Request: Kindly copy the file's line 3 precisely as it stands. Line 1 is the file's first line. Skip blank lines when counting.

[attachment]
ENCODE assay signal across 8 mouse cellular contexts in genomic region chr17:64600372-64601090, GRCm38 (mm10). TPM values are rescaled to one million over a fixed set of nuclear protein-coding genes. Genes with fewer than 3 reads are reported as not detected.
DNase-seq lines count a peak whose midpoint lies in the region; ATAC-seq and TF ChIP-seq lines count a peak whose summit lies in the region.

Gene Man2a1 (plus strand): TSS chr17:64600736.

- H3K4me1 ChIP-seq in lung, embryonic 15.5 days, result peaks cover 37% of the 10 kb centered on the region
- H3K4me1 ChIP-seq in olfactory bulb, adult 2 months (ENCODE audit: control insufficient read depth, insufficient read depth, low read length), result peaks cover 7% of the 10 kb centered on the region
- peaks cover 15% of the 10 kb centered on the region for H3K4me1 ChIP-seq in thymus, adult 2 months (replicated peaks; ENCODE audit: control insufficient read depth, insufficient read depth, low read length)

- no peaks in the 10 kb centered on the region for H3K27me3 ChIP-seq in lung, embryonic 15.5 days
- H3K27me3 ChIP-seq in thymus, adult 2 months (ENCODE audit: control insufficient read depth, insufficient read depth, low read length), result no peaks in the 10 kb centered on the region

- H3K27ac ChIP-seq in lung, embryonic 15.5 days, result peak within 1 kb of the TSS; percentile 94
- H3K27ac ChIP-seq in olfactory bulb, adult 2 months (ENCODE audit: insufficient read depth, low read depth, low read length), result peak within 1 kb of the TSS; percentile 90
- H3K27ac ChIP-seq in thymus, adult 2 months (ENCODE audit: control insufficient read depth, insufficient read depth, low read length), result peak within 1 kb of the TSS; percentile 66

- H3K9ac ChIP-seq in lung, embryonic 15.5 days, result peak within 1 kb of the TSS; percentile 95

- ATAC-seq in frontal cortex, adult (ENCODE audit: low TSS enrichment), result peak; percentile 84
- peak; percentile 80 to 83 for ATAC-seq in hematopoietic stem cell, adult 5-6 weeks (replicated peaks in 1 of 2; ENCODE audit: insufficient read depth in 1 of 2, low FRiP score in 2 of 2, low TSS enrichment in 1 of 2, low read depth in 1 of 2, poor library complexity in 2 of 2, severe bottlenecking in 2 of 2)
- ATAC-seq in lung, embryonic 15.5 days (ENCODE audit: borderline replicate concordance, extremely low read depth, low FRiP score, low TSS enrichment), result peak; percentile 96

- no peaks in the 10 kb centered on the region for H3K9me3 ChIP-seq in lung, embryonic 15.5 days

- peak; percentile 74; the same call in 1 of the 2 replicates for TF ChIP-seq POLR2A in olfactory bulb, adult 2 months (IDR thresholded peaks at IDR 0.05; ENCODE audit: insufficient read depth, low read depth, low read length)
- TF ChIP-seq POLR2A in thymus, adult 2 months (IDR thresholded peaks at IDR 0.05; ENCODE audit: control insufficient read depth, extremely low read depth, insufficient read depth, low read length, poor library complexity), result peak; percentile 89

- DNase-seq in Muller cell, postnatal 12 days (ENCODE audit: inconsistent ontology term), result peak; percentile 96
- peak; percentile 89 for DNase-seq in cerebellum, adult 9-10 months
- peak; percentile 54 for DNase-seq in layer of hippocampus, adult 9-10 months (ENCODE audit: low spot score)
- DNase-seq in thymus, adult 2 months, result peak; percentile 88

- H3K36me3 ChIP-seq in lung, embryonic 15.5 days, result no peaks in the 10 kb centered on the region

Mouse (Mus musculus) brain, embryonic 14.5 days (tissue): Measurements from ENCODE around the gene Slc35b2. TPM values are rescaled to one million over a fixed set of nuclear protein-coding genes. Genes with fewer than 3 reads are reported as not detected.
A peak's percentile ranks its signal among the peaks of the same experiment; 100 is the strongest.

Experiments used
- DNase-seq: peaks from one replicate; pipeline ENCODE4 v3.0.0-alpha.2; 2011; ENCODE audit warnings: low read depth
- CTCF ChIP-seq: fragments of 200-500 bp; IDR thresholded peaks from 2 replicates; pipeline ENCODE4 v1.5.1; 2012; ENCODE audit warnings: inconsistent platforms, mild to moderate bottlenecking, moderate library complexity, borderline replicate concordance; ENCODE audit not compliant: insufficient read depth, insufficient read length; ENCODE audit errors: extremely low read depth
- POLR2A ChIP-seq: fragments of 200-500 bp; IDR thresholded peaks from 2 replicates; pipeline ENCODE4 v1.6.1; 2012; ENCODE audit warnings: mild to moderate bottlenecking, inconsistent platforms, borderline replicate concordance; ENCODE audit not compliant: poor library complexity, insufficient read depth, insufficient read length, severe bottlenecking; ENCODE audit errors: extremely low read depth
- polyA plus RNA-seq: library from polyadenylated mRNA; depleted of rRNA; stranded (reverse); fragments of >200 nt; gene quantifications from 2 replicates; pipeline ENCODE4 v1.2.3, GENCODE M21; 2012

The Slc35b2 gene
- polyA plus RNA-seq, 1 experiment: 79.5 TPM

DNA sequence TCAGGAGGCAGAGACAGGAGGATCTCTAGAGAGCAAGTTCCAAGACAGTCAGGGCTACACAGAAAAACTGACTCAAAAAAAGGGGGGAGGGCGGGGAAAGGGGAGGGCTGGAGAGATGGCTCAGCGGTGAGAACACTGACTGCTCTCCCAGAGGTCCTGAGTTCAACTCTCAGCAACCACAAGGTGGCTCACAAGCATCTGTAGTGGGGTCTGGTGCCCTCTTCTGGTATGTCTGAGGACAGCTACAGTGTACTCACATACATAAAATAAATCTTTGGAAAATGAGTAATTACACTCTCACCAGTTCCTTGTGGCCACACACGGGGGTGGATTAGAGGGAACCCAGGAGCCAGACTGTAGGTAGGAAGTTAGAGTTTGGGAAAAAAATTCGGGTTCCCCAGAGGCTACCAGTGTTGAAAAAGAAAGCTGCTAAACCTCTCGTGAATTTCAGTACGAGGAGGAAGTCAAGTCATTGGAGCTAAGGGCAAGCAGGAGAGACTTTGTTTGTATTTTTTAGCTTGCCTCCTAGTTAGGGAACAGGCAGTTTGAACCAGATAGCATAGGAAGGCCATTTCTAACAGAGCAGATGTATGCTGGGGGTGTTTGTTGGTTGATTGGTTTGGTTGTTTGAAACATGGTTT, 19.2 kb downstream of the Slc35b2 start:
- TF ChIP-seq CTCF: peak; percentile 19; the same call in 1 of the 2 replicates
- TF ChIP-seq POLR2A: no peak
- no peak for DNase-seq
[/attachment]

Gene Man2a1 (plus strand): TSS chr17:64600736.